Planning meals for backpacking trips is hard. Foods need to be optimized for weight and – to a lesser degree – space. You want to bring just the right amount of food to be satiated, without being wasteful. People in your group must actually want to eat the food you bring. There should be sufficient variety to ensure you look forward to meals; but also, you want to avoid having to do too much planning and testing. Avoid meals that require long simmer times, which wastes fuel and patience. Watch out for “messy” recipes that involve oil or making glop which will be a pain to clean.
While you’re on the trail, the normal rules for nutrition are flipped; you want abundant fats, carbohydrates, simple sugar and salt. My main metric is “energy density;” how many calories per gram does something contain? The higher the calorie density, the more efficient it is to carry. Nuts and candy (sugar) are more than 5 calories per gram; dehydrated beans and rice are about 3 calories per gram.
How much food to bring?
Strenuous backpacking burns about 4000-6000 calories per day. Don’t plan on eating that much per day; it would weigh a lot (even 6000 calories of energy-rich almonds would weigh 1.2 kg or 2.6 lbs), and you’ll find that your appetite won’t match your energy demands.Most people who hike the JMT will lose 5-10 lbs. You’ll still be eating more than usual; a single “normal” serving for a 2000 daily calorie diet is too little.
I generally plan for 1.5 servings per person, with a 3000 daily calorie target; and I aim for about 1.3 – 1.5 lbs of food per person per day (590-680g).
Assuming you’re doing the JMT in 21 days, that is about 27-31 lbs of food per person. Most people divide their meals and mail their food in advance to resupply points at Tuolumne meadows (optional); Red’s Meadow (Devil’s Postpile); and Muir Trail Ranch. Even so, there is no easy resupply south of Muir Trail Ranch, and the stretch from Muir Trail Ranch to Whitney Portal will take 9-10 days, so you’ll need to carry 12-15 lbs of food.
If you bring a bit too much food, you can leave it the resupply locations for other hungry backpackers. Likewise, you can almost certainly scrounge for extra food at these spots, or buy extras from the stores. The PCT hikers in particular are voracious; their appetite has had enough time to adapt to match their energy needs. Sometimes you’ll find kind souls have organized the spare goodies, like in this bear box at Red’s Meadow:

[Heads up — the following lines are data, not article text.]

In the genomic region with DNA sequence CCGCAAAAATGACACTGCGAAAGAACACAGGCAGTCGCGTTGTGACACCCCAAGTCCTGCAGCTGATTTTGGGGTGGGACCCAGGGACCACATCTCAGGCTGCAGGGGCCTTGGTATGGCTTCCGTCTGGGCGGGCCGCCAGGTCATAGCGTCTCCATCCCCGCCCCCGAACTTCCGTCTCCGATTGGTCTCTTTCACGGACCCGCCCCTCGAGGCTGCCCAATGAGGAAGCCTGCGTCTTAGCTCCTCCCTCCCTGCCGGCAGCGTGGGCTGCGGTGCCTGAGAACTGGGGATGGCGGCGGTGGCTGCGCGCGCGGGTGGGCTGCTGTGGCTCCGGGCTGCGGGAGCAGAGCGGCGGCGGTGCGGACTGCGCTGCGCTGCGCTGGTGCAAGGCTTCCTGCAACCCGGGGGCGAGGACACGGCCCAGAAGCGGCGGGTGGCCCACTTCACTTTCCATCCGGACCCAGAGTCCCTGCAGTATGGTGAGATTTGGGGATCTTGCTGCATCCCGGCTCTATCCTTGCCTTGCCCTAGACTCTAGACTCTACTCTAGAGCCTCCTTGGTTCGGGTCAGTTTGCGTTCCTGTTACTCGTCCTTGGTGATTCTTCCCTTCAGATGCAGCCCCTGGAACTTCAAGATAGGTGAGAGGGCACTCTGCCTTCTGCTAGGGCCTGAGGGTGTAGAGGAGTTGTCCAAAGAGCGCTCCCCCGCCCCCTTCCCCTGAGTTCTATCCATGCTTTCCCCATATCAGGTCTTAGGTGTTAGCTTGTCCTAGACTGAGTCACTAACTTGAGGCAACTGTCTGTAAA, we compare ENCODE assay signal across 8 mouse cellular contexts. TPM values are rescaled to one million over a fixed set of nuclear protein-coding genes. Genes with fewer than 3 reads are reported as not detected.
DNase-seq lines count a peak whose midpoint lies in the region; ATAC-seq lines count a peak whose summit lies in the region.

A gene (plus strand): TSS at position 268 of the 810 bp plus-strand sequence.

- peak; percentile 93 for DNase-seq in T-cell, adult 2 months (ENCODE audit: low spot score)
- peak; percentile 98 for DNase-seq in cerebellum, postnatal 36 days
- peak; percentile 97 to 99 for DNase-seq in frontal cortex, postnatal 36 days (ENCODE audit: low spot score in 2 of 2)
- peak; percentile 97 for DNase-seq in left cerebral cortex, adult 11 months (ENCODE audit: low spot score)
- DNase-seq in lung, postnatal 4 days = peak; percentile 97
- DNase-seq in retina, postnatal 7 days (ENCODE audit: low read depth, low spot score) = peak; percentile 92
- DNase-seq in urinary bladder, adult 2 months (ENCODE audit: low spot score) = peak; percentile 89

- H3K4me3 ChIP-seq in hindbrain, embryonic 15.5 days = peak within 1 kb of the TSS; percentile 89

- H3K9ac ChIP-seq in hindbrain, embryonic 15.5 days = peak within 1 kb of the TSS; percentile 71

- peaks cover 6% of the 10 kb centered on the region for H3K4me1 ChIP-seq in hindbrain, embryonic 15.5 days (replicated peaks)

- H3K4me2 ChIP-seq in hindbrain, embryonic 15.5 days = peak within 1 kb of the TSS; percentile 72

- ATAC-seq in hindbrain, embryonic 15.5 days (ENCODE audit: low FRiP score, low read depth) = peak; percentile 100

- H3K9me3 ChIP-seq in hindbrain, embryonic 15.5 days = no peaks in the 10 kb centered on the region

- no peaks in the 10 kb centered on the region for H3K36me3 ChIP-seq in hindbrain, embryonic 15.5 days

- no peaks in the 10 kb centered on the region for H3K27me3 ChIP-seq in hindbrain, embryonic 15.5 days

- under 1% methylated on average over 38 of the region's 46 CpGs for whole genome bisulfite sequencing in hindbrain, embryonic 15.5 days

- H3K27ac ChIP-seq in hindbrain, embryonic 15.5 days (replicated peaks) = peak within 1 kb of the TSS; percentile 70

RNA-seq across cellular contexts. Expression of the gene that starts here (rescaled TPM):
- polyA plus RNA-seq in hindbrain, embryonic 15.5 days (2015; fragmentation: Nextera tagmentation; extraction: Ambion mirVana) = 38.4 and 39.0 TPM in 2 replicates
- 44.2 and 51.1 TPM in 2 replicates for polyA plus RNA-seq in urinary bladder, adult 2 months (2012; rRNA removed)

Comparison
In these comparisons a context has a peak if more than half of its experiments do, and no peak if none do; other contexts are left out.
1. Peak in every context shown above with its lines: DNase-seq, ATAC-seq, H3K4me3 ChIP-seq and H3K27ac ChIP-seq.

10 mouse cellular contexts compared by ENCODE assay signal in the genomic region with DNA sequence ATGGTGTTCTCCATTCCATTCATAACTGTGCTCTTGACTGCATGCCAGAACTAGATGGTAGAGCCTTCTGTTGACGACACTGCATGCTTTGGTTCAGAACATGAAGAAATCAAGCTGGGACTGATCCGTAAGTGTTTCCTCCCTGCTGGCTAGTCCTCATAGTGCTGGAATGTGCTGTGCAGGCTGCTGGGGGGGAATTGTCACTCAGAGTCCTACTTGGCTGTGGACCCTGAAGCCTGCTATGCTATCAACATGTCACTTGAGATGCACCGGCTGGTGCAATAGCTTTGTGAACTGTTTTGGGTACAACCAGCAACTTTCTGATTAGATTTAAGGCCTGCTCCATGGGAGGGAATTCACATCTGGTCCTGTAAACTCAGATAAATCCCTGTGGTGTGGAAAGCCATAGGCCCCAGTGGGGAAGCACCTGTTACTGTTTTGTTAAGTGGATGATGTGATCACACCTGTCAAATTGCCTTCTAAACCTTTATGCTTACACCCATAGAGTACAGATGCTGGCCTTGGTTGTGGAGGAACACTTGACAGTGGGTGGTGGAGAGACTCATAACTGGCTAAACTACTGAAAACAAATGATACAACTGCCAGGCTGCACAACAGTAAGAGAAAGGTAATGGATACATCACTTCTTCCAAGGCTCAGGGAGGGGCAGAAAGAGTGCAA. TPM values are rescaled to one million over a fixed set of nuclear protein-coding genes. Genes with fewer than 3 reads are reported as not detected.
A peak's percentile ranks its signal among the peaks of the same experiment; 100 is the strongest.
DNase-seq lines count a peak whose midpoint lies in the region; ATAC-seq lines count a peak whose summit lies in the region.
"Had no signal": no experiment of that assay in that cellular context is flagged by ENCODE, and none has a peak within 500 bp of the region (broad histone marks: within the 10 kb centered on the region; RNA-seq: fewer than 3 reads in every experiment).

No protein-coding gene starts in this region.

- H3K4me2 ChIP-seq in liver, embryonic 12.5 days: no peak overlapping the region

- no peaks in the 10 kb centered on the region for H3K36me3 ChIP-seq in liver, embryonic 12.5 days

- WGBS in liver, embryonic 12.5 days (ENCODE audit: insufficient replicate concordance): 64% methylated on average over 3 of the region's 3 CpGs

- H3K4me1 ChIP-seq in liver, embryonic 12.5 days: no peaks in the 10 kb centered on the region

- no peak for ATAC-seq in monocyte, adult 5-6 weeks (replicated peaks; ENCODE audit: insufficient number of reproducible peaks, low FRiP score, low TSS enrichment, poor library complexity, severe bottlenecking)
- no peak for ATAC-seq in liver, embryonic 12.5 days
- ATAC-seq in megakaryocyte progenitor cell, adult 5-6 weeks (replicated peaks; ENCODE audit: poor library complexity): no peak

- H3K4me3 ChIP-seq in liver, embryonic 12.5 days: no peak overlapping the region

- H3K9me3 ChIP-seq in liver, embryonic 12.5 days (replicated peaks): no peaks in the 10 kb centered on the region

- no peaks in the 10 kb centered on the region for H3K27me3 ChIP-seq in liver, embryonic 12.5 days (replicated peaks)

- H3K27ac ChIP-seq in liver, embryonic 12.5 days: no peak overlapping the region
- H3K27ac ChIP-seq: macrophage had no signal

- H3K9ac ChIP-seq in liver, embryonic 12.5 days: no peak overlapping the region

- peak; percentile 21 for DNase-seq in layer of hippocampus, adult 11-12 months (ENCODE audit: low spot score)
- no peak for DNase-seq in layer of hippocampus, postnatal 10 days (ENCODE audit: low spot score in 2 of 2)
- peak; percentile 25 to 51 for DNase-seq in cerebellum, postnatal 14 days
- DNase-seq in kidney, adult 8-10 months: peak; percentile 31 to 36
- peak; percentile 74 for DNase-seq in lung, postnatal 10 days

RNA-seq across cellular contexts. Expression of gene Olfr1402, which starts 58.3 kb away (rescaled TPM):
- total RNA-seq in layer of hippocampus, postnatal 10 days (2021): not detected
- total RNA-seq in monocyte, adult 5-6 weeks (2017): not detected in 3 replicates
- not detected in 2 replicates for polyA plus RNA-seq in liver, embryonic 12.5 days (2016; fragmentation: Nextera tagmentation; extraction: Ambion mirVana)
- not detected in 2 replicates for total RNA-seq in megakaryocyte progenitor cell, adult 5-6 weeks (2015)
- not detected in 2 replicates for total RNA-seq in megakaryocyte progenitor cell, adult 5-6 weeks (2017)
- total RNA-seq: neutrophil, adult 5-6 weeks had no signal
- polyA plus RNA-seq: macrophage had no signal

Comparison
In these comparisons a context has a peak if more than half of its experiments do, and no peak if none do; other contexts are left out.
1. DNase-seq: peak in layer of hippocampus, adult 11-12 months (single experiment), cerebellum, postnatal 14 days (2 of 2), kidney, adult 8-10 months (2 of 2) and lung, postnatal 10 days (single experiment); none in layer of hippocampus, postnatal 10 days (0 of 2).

Give us our daily soup
One thing I’ve learned from my dad is the importance of soup when backpacking. After a long day on the trail, within a few minutes of arriving to camp I’ll start heating water for soup. It does wonders to restore spirits, erase cranky moods, and it will keep you warm as you finish setting up camp.
Oatmeal is yucky, granola is tasty
OK, maybe that’s a bit strong, but watch it on the heated breakfast glop. Cream of wheat and oatmeal are super-easy to pack and are nutritious, but you might face a rebellion if you try to serve that stuff every day. Sometimes, oatmeal just seems so… depressing and not fun to eat. Even though it’s served cold, granola (or other cereals) always seem to be something people look forward to.
“Lunch” is a series of snacks
I’d suggest that you don’t plan for a single large mid-day meal, but instead bring a steady stream of snacks you can eat throughout the day. Usually, this is some combination of energy bars, dried fruit, nuts, candy, and jerky; and also, powdered drink mixes for electrolytes and quick sugar.